REVIEW: Death, Taxes, and a French Manicure

Death, Taxes, and a French Manicure by Diane Kelly
St. Martin’s, November 2011 (368 pages)

Rating: 9

For fans of: Susan Isaacs

Tara Holloway hasn’t seen a dull moment since starting work for the Treasury Department’s Criminal Investigations Division. She used to spend her days pushing paper in a tiny cubicle, but her new career has her carrying a badge, wielding a gun, and conducting investigations in the field. She’s even been tasked with helping the DEA bust an ice cream man who’s selling a lot more than popsicles to the neighborhood children (drug money’s taxable, dontcha know).

Her love life’s gotten more interesting too, thanks to a burgeoning romance with hunky landscape architect Brett Ellington. But just as things are starting to heat up for the couple, Tara uncovers a link between Brett and a suspected Ponzi scheme operator that causes her to slam on the brakes. Are the ties between the men mere coincidence, or does Tara not know her boyfriend as well as she thinks she does? Can she date someone she’s investigating? Can she investigate someone she’s dating? Ah, the perils of mixing business with pleasure…

Death, Taxes, and a French Manicure is the first of author Diane Kelly’s Tara Holloway Novels. I confess, I worried whether any book with an IRS agent for a protagonist and the word “taxes” in the title could keep me entertained for 368 pages, but Kelly defies expectation with this smart, sexy debut. Her prose is witty and stylish. Her mystery is seamlessly constructed, and includes just enough banking and finance information to inform the story, but not so much as to bore or confuse the reader. And for those of you who like a little sizzle with your intrigue, well – let’s just say there’s a reason this book garnered Kelly an award from the Romance Writers of America. The story is a bit of a slow burn, as Kelly definitely takes her time setting the scene and moving her pieces into place, but the narrative drive is strong, and like a good game of Mouse Trap, the payoff is well-worth the wait.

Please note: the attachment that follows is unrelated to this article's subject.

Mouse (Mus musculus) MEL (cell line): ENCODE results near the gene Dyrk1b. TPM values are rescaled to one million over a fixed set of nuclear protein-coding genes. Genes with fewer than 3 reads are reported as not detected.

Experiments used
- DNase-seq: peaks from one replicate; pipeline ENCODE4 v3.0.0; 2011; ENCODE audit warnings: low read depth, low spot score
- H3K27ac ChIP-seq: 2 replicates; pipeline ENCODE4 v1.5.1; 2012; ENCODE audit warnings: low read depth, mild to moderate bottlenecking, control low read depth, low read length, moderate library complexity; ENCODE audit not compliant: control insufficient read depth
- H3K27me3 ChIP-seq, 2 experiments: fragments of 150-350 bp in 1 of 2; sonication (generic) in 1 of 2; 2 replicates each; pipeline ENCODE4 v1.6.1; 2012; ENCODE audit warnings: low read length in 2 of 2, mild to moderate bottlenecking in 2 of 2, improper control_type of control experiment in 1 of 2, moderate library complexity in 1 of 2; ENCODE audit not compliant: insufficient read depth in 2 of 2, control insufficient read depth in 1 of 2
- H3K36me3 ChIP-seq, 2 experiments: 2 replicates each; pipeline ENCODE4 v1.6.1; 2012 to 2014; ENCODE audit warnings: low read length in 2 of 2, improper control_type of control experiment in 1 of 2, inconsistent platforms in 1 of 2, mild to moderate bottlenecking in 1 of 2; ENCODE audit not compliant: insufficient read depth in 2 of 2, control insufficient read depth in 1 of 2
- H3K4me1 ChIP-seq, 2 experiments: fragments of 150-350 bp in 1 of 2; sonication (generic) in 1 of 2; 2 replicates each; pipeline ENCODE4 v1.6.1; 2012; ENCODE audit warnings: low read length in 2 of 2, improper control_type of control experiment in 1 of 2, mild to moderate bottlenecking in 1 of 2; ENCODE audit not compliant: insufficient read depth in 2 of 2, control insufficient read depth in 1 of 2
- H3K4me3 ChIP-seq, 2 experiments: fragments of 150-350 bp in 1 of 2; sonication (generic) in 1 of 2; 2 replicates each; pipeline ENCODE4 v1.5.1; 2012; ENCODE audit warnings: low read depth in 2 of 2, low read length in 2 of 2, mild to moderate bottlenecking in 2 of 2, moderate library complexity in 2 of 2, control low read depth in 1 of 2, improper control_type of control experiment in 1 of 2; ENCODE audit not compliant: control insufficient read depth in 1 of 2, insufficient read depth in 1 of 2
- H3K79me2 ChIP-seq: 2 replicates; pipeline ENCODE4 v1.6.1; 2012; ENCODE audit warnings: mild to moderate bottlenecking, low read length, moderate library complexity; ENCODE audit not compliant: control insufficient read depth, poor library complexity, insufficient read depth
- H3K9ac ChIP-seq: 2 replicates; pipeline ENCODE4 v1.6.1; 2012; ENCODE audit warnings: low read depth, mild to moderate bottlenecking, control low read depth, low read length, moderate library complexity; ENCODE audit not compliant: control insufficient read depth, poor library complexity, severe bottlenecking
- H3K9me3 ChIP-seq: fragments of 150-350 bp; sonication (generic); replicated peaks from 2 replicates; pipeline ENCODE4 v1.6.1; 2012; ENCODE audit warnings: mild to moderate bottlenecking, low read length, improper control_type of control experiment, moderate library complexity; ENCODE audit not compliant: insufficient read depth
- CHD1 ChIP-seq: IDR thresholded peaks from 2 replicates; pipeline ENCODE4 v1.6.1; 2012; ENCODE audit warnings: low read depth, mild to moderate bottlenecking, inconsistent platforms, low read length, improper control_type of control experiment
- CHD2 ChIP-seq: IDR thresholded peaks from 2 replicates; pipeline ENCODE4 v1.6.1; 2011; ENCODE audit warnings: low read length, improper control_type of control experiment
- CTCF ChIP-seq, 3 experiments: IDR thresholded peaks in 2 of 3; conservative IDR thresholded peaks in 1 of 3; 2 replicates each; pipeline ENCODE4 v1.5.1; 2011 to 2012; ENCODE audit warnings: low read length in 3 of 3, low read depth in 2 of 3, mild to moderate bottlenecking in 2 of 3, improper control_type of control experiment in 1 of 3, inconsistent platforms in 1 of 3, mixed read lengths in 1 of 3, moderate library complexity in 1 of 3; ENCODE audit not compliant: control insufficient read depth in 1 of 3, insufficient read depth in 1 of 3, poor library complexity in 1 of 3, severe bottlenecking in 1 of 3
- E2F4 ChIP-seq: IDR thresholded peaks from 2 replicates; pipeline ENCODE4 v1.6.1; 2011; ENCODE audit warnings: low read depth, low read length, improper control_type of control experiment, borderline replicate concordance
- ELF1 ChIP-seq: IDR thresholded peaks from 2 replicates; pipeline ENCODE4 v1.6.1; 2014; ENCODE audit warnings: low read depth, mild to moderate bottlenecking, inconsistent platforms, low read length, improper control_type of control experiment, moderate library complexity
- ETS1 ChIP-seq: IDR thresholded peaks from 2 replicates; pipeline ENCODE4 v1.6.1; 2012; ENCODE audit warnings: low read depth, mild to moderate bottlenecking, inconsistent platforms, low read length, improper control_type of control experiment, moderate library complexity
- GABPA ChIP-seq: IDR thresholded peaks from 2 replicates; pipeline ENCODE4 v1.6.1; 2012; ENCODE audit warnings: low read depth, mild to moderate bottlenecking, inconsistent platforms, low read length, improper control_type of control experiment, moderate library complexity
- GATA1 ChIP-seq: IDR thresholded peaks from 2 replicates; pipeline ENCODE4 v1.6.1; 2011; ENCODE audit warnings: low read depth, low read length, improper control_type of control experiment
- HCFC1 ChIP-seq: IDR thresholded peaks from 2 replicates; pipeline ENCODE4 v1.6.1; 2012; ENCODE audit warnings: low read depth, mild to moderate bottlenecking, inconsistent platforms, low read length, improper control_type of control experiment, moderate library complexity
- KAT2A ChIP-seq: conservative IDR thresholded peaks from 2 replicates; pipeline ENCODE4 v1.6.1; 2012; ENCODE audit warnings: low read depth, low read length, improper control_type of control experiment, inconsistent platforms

When I started this book, I wondered if perhaps its characters would be its downfall; to a one, they’re bold and brash and larger than life. Now, don’t get me wrong – big is better than boring, and I’d take a caricature over a piece of cardboard any day of the week. But when an entire cast is turned up to eleven, it can be exhausting to try and spend the length of an entire novel in their company.

Thankfully, however, in fiction as in real life, relationships inform character, and Kelly’s characters’ relationships are their saving grace. Case in point: Tara, our heroine, is introduced to us as a sharp-shooting, ass-kicking country girl by day, and a merlot-sipping, stiletto-sporting, semi-sex-obsessed woman by night. She’s irreverent and entertaining, yes, but a little too self-consciously so – like maybe she’s trying too hard to make us notice her or something. (Who the hell puts maraschino cherries in their red wine?) This hyper-color version of Tara is just a first impression, though; as soon as she starts interacting with her fellow castmates, her true colors shine through. From her unlikely friendship with "Latina Barbie" DEA Agent Christina Marquez to her schizophrenic romance with mysterious boyfriend Brett, Tara’s relationships serve to humanize her, the end result being a charming, likable, and thoroughly unique protagonist.

Looking for a fun new read? Check out Death, Taxes, and a French Manicure by Diane Kelly. Part romance, part thriller, and part comedic mysery, it's just the thing to help keep you warm on a chilly autumn night.